Openeverything

dave's picture

I went to an unconference the other day entitled Openeverything.  The basic premise was to encourage discussion around bringing the concepts of Open Source software to other structures (business, government, travel, hardware, academics, healthcare...).  It was really interesting to have group discussions with such a diverse array of professionals.  There was lots of cross-discipline cross-pollination.  

For those of you who don't know what an "un"conference is, it's basically just like a conference, except that the schedule is created organically on the day of.  Other than the keynote presentations, no one knows what the conference is going to be like.  It's expected that if you come to the conference you will participate;  Participate more than just taking notes and listening quietly.  If you're really passionate about something you might even prepare some slides ahead of time.  Then at the start of the day there's a board with open slots for each session.  If you've prepared something, or if you're just interested in having a focused discussion about some topic, put it up on the board.  The most famous unconference is barcamp.

Here's what my day looked like:

Keynote #1 - Haggen So, Creative Commons Hong Kong: Open Everything - Ideal or Reality.  He spoke about the inherent differences between open and closed structures.  He suggested that closed structures are akin to  communism, while open structures are akin to free market economies.  He also suggested that the two are incompatible within the same system.  I'm not sure I agree with that point.  At Advomatic we're building an internal project management tool out of Open Source components, but it's a closed tool.  It will be so specific to our needs that no one else would see benefit from using it.  By nature it will need to remain closed.  

Openness in Mental Health - This was a discussion around the topics of connectedness and loneliness facilitated by Jeffrey W. Rybak (I think.  I'm having trouble matching business cards to faces).  Jeffrey is a clinical psychologist with a background in using the web to help people with rare disabilities find community with other people with the same challenges.  We talked about how connectedness is not the opposite of loneliness.  Instead it might be quality relationships.  Connectedness may help you build those relationships.  But in the end, facebook is simply a tool.  It is neither good, not bad.  How it's used is up to the individual.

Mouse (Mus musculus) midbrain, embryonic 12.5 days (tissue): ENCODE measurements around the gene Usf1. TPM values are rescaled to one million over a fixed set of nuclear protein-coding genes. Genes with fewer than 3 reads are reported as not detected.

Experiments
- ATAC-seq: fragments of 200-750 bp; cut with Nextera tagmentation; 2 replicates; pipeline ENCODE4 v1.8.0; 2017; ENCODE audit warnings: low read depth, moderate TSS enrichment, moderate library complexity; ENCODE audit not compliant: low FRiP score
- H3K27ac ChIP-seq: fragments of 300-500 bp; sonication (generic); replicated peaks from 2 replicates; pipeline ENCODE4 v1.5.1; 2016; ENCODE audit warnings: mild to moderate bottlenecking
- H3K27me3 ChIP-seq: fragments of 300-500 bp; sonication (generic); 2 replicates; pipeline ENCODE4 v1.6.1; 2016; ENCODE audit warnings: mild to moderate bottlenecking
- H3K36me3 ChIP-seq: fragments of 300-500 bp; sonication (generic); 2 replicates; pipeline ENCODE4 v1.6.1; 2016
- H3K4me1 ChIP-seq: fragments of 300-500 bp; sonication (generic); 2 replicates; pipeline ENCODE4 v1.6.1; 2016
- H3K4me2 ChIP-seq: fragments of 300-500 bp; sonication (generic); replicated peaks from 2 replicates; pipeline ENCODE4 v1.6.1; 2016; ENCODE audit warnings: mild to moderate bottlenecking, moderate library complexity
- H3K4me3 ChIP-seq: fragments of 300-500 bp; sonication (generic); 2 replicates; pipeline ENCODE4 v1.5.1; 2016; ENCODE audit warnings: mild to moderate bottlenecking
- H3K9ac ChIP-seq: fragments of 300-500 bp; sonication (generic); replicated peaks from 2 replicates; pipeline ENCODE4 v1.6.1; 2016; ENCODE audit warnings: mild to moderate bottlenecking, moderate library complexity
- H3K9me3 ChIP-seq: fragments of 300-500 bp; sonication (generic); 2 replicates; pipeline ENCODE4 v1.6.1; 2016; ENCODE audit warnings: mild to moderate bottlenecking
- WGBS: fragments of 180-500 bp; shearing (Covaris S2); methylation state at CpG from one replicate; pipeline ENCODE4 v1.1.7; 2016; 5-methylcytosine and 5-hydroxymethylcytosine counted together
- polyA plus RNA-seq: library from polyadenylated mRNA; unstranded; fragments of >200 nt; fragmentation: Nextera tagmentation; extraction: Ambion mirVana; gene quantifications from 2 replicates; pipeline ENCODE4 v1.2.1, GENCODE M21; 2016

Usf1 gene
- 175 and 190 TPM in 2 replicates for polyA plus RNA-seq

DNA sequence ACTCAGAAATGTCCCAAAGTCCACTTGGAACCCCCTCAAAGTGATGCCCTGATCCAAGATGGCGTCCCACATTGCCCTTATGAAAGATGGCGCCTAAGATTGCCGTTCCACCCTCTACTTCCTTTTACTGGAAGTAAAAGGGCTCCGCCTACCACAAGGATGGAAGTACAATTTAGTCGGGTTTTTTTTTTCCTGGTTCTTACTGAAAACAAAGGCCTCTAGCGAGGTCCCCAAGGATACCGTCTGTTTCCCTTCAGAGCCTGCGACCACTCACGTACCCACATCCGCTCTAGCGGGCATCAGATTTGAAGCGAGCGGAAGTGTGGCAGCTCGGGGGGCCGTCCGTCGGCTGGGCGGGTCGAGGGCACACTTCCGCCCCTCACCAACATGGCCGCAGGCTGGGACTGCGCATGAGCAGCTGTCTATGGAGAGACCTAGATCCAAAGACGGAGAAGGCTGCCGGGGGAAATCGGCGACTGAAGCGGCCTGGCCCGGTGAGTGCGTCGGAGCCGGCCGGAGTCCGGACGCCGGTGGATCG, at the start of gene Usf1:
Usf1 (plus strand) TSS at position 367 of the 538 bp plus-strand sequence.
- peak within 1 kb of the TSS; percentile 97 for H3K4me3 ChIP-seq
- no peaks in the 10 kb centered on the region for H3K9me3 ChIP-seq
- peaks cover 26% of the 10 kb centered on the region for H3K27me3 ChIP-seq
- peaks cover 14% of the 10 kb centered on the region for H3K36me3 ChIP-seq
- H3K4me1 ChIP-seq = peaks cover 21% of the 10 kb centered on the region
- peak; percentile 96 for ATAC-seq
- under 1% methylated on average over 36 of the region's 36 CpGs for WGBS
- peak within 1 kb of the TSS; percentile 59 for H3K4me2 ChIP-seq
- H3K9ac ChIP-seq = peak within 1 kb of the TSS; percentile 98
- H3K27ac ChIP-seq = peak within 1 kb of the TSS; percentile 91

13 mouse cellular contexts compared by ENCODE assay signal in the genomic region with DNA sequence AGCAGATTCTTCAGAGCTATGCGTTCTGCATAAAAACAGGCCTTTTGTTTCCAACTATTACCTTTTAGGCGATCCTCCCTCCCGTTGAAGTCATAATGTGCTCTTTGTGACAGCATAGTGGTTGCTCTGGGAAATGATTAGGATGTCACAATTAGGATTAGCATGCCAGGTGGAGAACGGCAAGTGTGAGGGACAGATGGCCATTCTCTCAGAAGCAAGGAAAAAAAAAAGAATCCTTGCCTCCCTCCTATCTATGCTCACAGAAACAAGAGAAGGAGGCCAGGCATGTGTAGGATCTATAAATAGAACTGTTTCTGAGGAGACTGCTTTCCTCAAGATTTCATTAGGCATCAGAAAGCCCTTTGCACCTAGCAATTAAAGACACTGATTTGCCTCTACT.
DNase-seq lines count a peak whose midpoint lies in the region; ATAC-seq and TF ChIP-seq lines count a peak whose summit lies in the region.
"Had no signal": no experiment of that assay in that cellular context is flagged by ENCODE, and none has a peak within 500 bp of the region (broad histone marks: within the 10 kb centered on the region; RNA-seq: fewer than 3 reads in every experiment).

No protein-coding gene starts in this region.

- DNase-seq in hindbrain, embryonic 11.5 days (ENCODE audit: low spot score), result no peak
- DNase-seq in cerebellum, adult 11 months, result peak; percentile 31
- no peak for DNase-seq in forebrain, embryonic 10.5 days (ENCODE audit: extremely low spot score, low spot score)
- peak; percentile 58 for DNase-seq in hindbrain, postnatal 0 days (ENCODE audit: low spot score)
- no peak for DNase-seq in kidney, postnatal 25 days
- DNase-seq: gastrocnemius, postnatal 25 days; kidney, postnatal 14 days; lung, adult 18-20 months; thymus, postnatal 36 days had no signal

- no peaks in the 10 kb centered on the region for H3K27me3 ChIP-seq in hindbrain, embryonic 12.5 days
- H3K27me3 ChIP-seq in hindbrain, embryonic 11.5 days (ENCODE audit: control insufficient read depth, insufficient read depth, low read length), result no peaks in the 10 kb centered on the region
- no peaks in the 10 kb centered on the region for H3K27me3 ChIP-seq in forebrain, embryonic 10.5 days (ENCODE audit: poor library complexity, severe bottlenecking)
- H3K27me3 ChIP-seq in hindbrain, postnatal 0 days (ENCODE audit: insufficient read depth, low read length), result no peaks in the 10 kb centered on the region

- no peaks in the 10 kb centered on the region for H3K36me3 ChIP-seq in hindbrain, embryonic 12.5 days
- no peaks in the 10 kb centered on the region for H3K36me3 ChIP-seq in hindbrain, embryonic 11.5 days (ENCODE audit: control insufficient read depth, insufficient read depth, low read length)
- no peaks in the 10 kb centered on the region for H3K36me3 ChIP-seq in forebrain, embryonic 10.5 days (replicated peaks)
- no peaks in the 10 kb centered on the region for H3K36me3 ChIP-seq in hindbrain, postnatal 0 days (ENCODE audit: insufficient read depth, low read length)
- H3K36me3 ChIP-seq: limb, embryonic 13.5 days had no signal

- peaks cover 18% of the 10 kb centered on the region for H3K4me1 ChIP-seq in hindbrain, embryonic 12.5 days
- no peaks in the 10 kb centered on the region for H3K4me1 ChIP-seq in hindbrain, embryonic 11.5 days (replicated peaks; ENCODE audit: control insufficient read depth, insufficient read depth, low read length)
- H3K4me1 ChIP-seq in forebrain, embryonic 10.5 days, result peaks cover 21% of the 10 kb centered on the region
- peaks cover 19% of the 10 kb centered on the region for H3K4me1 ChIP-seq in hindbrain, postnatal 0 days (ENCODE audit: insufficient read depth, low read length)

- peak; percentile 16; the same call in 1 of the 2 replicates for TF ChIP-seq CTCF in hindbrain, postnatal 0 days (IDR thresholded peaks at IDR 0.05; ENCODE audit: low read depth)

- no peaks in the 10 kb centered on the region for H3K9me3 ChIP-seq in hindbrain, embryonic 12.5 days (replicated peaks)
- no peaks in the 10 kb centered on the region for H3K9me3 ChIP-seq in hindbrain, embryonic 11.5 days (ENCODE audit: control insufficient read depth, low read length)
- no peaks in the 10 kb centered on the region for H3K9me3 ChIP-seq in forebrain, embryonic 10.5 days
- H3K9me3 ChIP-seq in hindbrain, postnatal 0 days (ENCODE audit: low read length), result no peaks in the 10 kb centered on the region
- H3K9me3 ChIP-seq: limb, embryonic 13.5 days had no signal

Guilt In Open Organizations - Lead by John Britton (John also did most of the organizing for the event).  John talked about how he participated in Google Summer of Code for the Gallery project.  He hasn't participated much in the project since and feels a bit like he just took the money and ran.  I've been feeling similar things about the Drupal modules that I maintain.  There's some bugs in the queue that are over 6 months old and I haven't had opportunity to deal with them.  Those poor souls that downloaded my modules and now I can't support them.  We talked about the idea of guilt vs. gratitude vs. obligation and gift economies vs. commerce economies.  John and I are going to co-lead a session on the same topic at DrupalCon DC 2009.

How to Encourage Open Organizations & Societies.  Another group discussion facilitated by Mark J. Pixley of Leadership Inc.  Mark gave a few ideas about how to encourage openness and then the conversation just flowed all over the place.  We ended up debating the differences between leaders and managers.